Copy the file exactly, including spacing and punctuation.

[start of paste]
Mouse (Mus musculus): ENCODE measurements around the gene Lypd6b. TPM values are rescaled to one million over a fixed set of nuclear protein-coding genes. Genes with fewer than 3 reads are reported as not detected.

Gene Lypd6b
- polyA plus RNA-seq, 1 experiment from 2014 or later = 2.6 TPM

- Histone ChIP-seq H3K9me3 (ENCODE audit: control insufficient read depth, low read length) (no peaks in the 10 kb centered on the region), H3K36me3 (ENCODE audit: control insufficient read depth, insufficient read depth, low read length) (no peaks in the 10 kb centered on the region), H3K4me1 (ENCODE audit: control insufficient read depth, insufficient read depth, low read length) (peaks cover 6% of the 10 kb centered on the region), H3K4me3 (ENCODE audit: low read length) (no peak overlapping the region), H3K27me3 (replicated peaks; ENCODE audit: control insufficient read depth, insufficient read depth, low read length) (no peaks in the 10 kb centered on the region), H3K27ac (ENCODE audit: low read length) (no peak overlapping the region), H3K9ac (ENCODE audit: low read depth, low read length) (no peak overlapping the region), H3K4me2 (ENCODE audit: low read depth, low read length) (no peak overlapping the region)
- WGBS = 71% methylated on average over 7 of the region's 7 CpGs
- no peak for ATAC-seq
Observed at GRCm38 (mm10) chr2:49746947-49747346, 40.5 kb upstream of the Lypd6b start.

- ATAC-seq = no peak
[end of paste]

Mouse (Mus musculus): ENCODE measurements around the gene Lypd6b. TPM values are rescaled to one million over a fixed set of nuclear protein-coding genes. Genes with fewer than 3 reads are reported as not detected.

Gene Lypd6b
- polyA plus RNA-seq, 1 experiment from 2014 or later = 2.6 TPM

- Histone ChIP-seq H3K9me3 (ENCODE audit: control insufficient read depth, low read length) (no peaks in the 10 kb centered on the region), H3K36me3 (ENCODE audit: control insufficient read depth, insufficient read depth, low read length) (no peaks in the 10 kb centered on the region), H3K4me1 (ENCODE audit: control insufficient read depth, insufficient read depth, low read length) (peaks cover 6% of the 10 kb centered on the region), H3K4me3 (ENCODE audit: low read length) (no peak overlapping the region), H3K27me3 (replicated peaks; ENCODE audit: control insufficient read depth, insufficient read depth, low read length) (no peaks in the 10 kb centered on the region), H3K27ac (ENCODE audit: low read length) (no peak overlapping the region), H3K9ac (ENCODE audit: low read depth, low read length) (no peak overlapping the region), H3K4me2 (ENCODE audit: low read depth, low read length) (no peak overlapping the region)
- WGBS = 71% methylated on average over 7 of the region's 7 CpGs
- no peak for ATAC-seq
Observed at GRCm38 (mm10) chr2:49746947-49747346, 40.5 kb upstream of the Lypd6b start.

- ATAC-seq = no peak